Conspiracies Then and Now - Day 1

Thursday, March 18 at 9:00am to 12:00pm

bit.ly/2021ctUSC

Conspiracy theories have captured the attention of people throughout history, and they have become especially influential in current politics. Some recent conspiracists have deliberately adopted the language of the Middle Ages to advance their agenda. In this conference we will break down the history of conspiracy theories dating back to the Middle Ages and compare them to contemporary beliefs. We’ll also discuss how the Deep State and QAnon theories influenced political messaging in the age of Trump. Each panel will conclude with an audience Q&A.

9:00 a.m. to 9:10 a.m. PST- Welcome

9:00 a.m. to 9:50 a.m. PST - Comparing the Politics and History of Conspiracy Theories from the Middles Ages to the Modern

This panel will explore how beliefs in conspiracies shaped the politics and psychology of the medieval world and our current political climate.

  • Elizabeth A. R. Brown - Author, Professor Emerita of History at Brooklyn College, of the City University of New York
  • Dallas Denery - Author, Professor of History at Bowdoin College
  • Sara Gorman - Mental Health Expert; Author
  • Norbert Schwarz - Provost Professor, Department of Psychology & Marshall School of Business; Co-director, USC Dornsife Mind & Society Center
  • Moderated by Kamy Akhavan - Executive Director at the USC Center for the Political Future

10:00 a.m. to 10:50 a.m. PST - Conspiracies around Judaism: Anti-Semitism from the Medieval Era to George Soros

This panel will discuss how conspiracy theories regarding Judaism have perpetuated anti-Semitism and the treatment of Jewish people over the course of history. The Middle Ages witnessed the creation of some of the most pernicious stereotypes about Jews as well as accusations of ritual child murder and well poisoning. A reflexive intolerance toward Jews born of the same irrational antipathy continues to shape extremist activity in our own world.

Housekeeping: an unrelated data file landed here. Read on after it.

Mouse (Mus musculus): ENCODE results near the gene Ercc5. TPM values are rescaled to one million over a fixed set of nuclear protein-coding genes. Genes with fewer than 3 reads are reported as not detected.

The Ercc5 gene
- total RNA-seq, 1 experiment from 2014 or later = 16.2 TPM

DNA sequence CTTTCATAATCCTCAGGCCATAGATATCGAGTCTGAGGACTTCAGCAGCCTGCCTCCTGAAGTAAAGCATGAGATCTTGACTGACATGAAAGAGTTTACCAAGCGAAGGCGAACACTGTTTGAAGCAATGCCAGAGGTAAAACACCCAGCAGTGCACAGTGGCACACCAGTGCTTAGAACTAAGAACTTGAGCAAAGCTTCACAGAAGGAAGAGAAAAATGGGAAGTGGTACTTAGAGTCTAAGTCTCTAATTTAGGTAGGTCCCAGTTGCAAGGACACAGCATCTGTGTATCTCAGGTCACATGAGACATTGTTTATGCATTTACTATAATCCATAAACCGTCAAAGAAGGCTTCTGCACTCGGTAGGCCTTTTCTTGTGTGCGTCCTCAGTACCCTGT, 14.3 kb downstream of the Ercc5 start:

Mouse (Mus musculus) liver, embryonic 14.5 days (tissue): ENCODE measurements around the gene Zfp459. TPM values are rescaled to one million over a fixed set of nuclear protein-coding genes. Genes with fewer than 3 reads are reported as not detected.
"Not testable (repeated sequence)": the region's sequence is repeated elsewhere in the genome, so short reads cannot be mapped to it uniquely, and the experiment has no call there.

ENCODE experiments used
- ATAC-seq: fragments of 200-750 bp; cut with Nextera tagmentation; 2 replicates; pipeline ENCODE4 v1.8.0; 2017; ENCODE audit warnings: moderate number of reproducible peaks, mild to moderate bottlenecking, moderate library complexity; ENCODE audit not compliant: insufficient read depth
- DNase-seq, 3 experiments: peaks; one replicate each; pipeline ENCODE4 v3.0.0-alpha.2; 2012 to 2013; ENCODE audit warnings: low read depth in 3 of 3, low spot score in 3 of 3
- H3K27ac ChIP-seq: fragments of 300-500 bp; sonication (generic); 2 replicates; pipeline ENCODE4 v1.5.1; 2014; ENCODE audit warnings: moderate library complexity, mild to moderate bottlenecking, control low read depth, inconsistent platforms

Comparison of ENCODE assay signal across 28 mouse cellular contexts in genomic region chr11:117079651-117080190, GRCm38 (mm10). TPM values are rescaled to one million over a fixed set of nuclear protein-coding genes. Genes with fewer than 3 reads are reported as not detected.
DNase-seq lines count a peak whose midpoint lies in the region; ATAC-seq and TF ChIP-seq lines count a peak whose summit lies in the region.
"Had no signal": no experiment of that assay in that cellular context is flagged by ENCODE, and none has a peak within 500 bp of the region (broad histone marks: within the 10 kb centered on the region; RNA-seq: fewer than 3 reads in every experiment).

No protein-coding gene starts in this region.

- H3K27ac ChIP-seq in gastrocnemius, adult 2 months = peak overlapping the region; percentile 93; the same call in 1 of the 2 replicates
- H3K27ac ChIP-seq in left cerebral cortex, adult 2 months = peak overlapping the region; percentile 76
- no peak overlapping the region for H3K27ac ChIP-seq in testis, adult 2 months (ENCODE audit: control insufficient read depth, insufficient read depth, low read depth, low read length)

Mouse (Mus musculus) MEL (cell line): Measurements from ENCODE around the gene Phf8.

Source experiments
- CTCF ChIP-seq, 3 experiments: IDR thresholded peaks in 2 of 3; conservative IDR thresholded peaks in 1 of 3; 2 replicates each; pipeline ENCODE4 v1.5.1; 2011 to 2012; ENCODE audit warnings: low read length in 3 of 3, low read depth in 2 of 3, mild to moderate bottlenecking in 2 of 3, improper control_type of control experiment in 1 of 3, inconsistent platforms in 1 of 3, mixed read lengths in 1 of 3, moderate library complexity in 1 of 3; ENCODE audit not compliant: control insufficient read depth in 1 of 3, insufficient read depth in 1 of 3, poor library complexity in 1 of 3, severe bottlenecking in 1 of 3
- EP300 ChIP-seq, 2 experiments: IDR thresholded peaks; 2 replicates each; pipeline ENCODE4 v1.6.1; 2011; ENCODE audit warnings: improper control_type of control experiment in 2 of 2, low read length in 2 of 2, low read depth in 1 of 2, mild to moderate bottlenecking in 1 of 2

• Sara Lipton - Professor of History at Stony Brook University
  • Miri Rubin -Professor of Medieval and Early Modern History at Queen Mary University of London
  • Steve Ross - Professor of History, Myron and Marian Casden Director of the Casden Institute for the Study of Jewish Role in American Life and Professor of History at the University of Southern California
  • Roz Rothstein - Founder and CEO of StandWithUs
  • Moderated by Bret Stephens - Pulitzer Prize-Winning Journalist; Author; Op-Ed Columnist at The New York Times; Former Editor in Chief of The Jerusalem Post.

11:00 a.m. to 12:00 p.m. PST - The Spread of Conspiracies: Heretical Groups to Social Media

This panel will discuss how conspiracy theories are born, grow, and reach mass audiences. Some historical experts say heretical groups are described in source materials as vast secret conspiratorial movements that spread verbally through fear and fevered imaginations.  Modern scholars contemplate the roles of television, search engine algorithms, online advertising, bulletin boards, and social media for their contribution to the vast speed and reach of conspiracy theories.

  • Christine Caldwell Ames - Professor of Medieval European History at University of South Carolina
  • Karen Douglas - Professor of Social Psychology at University of Kent, United Kingdom
  • Mark Pegg - Professor of History at Washington University in St. Louis
  • Sinan Aral - Author, David Austin Professor of Management, IT, Marketing and Data Science at MIT, Director of the MIT Initiative on the Digital Economy (IDE)
  • Moderated by Marc Ambinder - Executive Fellow in Digital Security, USC Annenberg School for Communication and Journalism

CLICK HERE to register in advance.

This event is a partnership with the USC Center for the Political Future and the USC Center for the Pre-Modern World. 

This discussion will be live-streamed to the CPF Facebook page. Email cpf@usc.edu for questions. 

Event Type

Lecture / Talk / Workshop

Audience

Students, Alumni, Faculty/Staff

Campus

University Park Campus

Tags

Politics, Dornsife, POIR, cpf

Department
Center for the Political Future
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